The regional government has introduced an initiative to vaccinate everyone against measles who requests it and was born in the seventies, (who are now between 40 and 50 years old), thereby following the recommendations of the Ministry of Health and the national government.
The aim is to prevent outbreaks of measles, an infectious and contagious disease that at the moment is under control in Spain, (it has been free of endemic transmission of measles since 2016), but which has resurfaced in other European countries.
Anyone aged between 40 and 50 who has already had measles or has been in contact with someone with measles at some point in their life does not need to be vaccinated as they will already be immune. If anyone in the age group has doubts as to whether or not they were vaccinated against the disease in their childhood, it is recommended that they be vaccinated at their health centre.
The Junta regional government has made it clear that there has been no rise in measles cases in Andalucía and that currently the situation is "absolutely normal".
People who were born in the seventies who were not vaccinated or who have not suffered this condition can go to their health centre and request to be vaccinated. They will be injected with the triple MMR vaccine which immunises against measles, mumps and rubella. Two doses of this vaccine will be given at least four weeks apart.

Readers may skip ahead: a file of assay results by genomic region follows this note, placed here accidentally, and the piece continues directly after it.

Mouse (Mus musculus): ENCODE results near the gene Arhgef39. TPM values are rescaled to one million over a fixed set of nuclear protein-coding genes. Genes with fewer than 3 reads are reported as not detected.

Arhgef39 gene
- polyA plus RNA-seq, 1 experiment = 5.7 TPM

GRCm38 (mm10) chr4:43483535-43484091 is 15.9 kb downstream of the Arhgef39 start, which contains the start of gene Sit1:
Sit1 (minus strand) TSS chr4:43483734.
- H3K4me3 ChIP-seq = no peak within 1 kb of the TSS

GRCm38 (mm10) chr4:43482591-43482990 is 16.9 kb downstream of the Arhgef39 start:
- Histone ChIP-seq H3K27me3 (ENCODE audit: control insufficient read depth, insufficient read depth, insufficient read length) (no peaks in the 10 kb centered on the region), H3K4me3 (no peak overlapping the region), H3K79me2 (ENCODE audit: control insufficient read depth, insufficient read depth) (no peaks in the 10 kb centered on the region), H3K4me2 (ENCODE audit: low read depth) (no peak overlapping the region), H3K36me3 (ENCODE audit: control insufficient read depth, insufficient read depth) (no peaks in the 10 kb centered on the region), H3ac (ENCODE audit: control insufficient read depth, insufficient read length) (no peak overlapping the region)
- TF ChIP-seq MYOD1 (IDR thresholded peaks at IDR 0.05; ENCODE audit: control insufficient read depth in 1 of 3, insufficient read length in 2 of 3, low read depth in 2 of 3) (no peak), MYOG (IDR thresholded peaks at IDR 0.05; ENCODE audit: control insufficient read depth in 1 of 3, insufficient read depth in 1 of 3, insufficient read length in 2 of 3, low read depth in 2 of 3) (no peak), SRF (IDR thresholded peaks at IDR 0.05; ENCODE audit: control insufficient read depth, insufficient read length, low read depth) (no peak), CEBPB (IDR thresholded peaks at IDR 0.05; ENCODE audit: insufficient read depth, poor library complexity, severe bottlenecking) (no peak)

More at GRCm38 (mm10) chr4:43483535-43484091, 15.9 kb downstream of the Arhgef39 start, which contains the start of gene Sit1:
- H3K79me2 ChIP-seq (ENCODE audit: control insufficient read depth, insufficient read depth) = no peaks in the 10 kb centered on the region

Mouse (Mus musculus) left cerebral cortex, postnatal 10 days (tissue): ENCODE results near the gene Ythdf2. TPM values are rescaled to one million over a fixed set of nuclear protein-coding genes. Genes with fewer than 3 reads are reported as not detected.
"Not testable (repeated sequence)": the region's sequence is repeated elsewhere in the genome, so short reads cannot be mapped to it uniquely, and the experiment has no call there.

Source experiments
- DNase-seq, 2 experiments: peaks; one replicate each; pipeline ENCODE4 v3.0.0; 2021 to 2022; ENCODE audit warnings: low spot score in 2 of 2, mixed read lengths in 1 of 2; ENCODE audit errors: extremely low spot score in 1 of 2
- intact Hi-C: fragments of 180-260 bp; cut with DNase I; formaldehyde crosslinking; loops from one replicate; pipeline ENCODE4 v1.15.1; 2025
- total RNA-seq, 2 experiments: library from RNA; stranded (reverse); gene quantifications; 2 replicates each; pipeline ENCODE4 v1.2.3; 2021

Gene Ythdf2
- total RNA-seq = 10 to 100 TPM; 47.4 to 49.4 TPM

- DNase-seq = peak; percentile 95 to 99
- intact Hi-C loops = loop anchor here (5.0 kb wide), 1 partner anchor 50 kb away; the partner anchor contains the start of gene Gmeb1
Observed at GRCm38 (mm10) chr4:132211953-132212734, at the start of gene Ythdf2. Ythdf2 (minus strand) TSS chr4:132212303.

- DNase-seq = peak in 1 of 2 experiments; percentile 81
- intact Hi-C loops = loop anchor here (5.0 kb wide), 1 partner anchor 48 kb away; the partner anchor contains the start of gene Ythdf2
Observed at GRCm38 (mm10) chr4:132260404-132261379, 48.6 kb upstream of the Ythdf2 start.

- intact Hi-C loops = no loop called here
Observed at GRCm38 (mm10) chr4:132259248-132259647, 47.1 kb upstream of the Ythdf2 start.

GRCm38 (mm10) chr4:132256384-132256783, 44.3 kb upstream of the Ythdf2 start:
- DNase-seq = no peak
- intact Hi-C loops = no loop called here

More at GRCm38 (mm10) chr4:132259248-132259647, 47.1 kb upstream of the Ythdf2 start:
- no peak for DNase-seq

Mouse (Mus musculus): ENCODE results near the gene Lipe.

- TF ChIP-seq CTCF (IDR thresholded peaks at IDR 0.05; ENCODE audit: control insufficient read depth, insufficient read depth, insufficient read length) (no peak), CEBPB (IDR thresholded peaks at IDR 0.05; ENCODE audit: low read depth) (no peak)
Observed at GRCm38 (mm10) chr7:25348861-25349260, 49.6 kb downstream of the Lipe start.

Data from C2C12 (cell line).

The Health department is not contacting people individually to be vaccinated, "We are not going to create a health scare where there is none," said sources.
They also pointed out that "in Spain there has been no significant increase in cases of measles and in Andalucía there is no upturn in the disease but, following the recommendations of the ministry of Health, people who request it will be vaccinated as a preventive measure".
Epidemiology experts consider that all Spanish people over 50 are already immunised because they were in contact with the virus when they were children, while those born after 1980 will have been vaccinated. This vaccination initiative focuses on Spanish people born in the seventies, as not all of them came in to contact with the disease or were vaccinated. This means that there are isolated, non-immunised population groups that could become infected if they came into contact with a case of measles.
In the period between 1 January and 21 July this year, 233 confirmed measles cases were registered in Spain, which was seven more than in the whole of the previous year. All cases were imported or secondary, according to data from the Ministry of Health. Spain has been a country free of the endemic transmission of measles since 2016 and rubella (German measles) since 2015.
However there has been an increase of this contagious disease in countries such as the UK, Greece, the Czech Republic and Albania. In a report published on 12 August, the World Health Organisation (WHO) warned that the increase in measles in Europe, which began in 2018, has continued in 2019 with approximately 90,000 cases reported during the first half of the year. This is already higher than the figure for 2018 as a whole (84,462 cases).